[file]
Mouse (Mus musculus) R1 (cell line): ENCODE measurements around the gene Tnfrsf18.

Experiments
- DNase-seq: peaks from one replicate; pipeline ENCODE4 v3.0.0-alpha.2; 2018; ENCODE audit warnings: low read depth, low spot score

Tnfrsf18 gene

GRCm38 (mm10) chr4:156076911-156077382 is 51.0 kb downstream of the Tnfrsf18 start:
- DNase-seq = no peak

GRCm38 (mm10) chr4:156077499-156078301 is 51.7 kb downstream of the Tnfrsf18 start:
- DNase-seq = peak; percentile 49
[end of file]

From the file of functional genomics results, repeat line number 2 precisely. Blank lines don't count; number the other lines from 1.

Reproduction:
Experiments